(Header image: A field of wind turbines near Alashankou, Xinjiang Uyghur Autonomous Region, October 2018. Wu Huiyuan/Sixth Tone)

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Meghan Markle’s family: from her diplomat uncle to cannabis-growing nephew, who will meet the royal baby boy? – Telegraph.co.uk

Donald Trump’s indulgence of dictators seen as “weakness and manipulability”: Veteran diplomat
Am 08.05.2019 veröffentlichtGeorge talks about his new mini-series 'Catch 22,' being asked to be Best Man by guys he barely knows, and he reveals whether or not he will be the godfather to Prince Harry & Meghan Markle's baby.New Lyrics for Old People - Jimmy Kimmel & YG Translate “Go Loko” https://youtu.be/pgQBVebLlZE SUBSCRIBE to get…


Buckingham Palace has announced the Duke and Duchess of Sussex have had a baby boy, with Prince Harry at Meghan’s side for the birth. 

The now-retired American actress and her royal husband maintained an element of secrecy around the arrangements for the birth, initially saying they would only announce the baby’s arrival “once they have had an opportunity to celebrate privately as a new family”.

Where Meghan’s introduction into (and adding to) the Royals is concerned, it has been quite an atypical journey for the new Duchess; she didn’t come from a similar upbringing to her royal-ready Middleton sister-in-law. Instead, the Duchess of Sussex (born Rachel Meghan Markle) was born in Los Angeles on…

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Will George Clooney Be the Royal Baby’s Godfather? – Jimmy Kimmel Live

Am 08.05.2019 veröffentlicht

George talks about his new mini-series ‘Catch 22,’ being asked to be Best Man by guys he barely knows, and he reveals whether or not he will be the godfather to Prince Harry & Meghan Markle’s baby.

New Lyrics for Old People – Jimmy Kimmel & YG Translate “Go Loko” https://youtu.be/pgQBVebLlZE




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Jimmy Kimmel serves as host and executive producer of Emmy-winning “Jimmy Kimmel Live,” ABC’s late-night talk show.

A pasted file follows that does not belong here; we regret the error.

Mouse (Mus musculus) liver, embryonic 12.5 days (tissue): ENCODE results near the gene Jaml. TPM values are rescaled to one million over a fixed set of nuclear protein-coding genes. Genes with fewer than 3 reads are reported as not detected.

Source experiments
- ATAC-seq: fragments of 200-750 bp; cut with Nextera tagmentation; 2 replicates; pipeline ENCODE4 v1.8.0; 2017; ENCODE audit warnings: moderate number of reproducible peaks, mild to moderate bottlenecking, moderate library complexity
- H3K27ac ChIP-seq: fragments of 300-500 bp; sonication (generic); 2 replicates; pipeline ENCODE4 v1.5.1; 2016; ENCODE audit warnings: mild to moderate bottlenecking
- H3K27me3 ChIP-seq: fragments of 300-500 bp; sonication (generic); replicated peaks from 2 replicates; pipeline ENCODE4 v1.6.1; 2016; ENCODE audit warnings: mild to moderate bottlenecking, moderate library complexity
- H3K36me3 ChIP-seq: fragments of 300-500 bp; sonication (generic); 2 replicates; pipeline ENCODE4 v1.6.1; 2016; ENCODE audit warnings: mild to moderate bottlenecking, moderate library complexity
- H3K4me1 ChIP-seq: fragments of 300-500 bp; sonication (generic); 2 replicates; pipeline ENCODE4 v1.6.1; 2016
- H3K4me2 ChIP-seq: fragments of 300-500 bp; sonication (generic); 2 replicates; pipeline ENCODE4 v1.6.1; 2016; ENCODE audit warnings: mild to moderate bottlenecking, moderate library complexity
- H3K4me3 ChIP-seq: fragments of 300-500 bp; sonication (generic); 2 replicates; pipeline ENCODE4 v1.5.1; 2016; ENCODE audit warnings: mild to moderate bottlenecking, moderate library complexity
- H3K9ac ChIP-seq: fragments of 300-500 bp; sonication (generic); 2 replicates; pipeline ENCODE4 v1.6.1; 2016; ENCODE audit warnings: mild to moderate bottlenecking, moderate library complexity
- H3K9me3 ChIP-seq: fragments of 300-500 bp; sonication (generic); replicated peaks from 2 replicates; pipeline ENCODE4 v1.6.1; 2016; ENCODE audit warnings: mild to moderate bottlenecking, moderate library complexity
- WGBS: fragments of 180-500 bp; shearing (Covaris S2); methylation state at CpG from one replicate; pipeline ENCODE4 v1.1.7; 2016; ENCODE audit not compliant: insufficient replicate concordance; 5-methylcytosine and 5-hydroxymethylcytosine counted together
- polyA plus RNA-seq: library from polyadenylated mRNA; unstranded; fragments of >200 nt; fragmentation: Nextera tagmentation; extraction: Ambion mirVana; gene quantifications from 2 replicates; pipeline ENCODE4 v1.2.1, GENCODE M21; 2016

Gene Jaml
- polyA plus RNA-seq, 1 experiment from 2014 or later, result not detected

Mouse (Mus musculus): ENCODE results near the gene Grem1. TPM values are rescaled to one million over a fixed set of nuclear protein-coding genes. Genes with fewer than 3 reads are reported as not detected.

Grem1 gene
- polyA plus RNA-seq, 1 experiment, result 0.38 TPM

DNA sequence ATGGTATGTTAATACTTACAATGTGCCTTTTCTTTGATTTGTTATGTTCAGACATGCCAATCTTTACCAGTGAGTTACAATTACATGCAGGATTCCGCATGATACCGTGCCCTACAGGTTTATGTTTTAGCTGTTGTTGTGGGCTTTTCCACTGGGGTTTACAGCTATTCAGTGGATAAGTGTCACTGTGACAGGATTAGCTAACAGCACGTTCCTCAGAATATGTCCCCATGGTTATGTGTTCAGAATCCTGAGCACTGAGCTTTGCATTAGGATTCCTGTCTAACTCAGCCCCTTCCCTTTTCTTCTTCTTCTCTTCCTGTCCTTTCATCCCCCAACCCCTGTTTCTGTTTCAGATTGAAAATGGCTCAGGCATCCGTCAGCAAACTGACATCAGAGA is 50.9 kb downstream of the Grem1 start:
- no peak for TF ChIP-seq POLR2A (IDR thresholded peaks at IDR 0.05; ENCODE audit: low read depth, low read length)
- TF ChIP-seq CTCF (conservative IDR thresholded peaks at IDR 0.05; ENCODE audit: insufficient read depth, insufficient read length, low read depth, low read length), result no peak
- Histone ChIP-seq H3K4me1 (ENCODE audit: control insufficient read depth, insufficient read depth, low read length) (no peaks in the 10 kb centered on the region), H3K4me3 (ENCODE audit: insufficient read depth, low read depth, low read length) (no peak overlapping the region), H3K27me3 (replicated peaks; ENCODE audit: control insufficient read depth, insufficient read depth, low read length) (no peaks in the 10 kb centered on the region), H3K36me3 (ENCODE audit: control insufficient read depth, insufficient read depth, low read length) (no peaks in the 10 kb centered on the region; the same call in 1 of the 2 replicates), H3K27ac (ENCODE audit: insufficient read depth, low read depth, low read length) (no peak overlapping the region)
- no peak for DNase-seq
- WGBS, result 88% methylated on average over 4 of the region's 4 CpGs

“Jimmy Kimmel Live” is well known for its huge viral video successes with 5.6 billion views on YouTube alone.


Some of Kimmel’s most popular comedy bits include – Mean Tweets, Lie Witness News, Jimmy’s Twerk Fail Prank, Unnecessary Censorship, YouTube Challenge, The Baby Bachelor, Movie: The Movie, Handsome Men’s Club, Jimmy Kimmel Lie Detective and music videos like “I (Wanna) Channing All Over Your Tatum” and a Blurred Lines parody with Robin Thicke, Pharrell, Jimmy and his security guard Guillermo.

Now in its seventeenth season, Kimmel’s guests have included: Johnny Depp, Meryl Streep, Tom Cruise, Halle Berry, Harrison Ford, Jennifer Aniston, Will Ferrell, Katy Perry, Tom Hanks, Scarlett Johansson, Channing Tatum, George Clooney, Larry David, Charlize Theron, Mark Wahlberg, Kobe Bryant, Steve Carell, Hugh Jackman, Kristen Wiig, Jeff Bridges, Jennifer Garner, Ryan Gosling, Bryan Cranston, Jamie Foxx, Amy Poehler, Ben Affleck, Robert Downey Jr., Jake Gyllenhaal, Oprah, and unfortunately Matt Damon.

Will George Clooney Be the Royal Baby’s Godfather?


https://youtu.be/G57Su54cm74

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WWE SmackDown Live results, recap, reactions (May 7, 2019): Wacky Wild Card – Cageside Seats

Who is Kevin McAleenan? Customs and Border Protection commissioner tapped by Donald Trump to replace Kirstjen Nielsen

Ah, that wild card. It’s already sowing chaos. After SmackDown main evented Raw, you knew that Raw would have to return the favor, right? AJ Styles opened the show but was quickly interrupted by Sami Zayn, who was eager to get back to his rant from the previous night before Braun Strowman interrupted him.

Styles’ countered Zayn’s holier-than-thou attitude by holding his nose and complaining of Zayn’s stench. We got a decent “take a shower!” chant out of it, which is a credit to how infuriating Zayn’s been lately.

The two Raw dudes were then interrupted by WWE Champion Kofi Kingston, who essentially confronted them both for being on his show. It was a continuation of this newfound confidence of Kofi’s and he got some decent lines in while he was at it. On top of that, Kofi was happy to take on both challengers in a triple threat for his WWE Championship.

That decision brings up a few very obvious questions. If someone were to win a title under Wild Card Rules, would they switch brands? Does it even matter, considering they could show up on their original show under that very same Wild Card rule?

With that said, I don’t want to complain too much. A main event of Styles vs. Zayn vs. Kingston was almost assuredly going to be a good time – and guess what? It was. What was most notable, however, was the role Kevin Owens played. Owens appeared in a video promo earlier in the night, citing his birthday as the reason that he would not be competing on the show. In fact, he was going home.

…Except he wasn’t. In the heat of the main event, Owens ran down to assault Xavier Woods and provide a distraction for Sami Zayn to nearly pick up the victory on Kofi. However, the champion persevered and prevailed in the end.